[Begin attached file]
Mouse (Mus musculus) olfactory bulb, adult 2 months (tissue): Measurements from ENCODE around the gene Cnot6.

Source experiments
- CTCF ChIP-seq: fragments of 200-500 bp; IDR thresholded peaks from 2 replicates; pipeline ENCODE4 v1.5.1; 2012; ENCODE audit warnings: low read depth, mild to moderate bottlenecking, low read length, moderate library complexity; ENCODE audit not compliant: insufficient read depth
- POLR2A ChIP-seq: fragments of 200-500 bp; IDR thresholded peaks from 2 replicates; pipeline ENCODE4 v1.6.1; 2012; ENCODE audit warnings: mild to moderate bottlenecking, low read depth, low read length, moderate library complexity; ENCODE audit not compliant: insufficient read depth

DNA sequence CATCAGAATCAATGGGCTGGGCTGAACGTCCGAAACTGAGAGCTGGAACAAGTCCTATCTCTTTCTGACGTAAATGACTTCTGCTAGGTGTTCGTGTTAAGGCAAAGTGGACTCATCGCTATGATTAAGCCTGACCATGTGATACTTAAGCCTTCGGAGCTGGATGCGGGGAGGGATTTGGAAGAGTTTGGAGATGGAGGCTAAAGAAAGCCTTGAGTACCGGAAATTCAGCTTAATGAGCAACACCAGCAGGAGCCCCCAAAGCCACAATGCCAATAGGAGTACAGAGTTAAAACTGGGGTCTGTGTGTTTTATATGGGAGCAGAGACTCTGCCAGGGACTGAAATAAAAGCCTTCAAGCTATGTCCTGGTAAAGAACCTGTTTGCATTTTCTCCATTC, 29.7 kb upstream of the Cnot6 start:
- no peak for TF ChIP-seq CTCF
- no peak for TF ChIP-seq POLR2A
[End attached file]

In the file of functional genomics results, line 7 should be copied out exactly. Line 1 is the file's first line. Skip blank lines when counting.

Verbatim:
- no peak for TF ChIP-seq POLR2A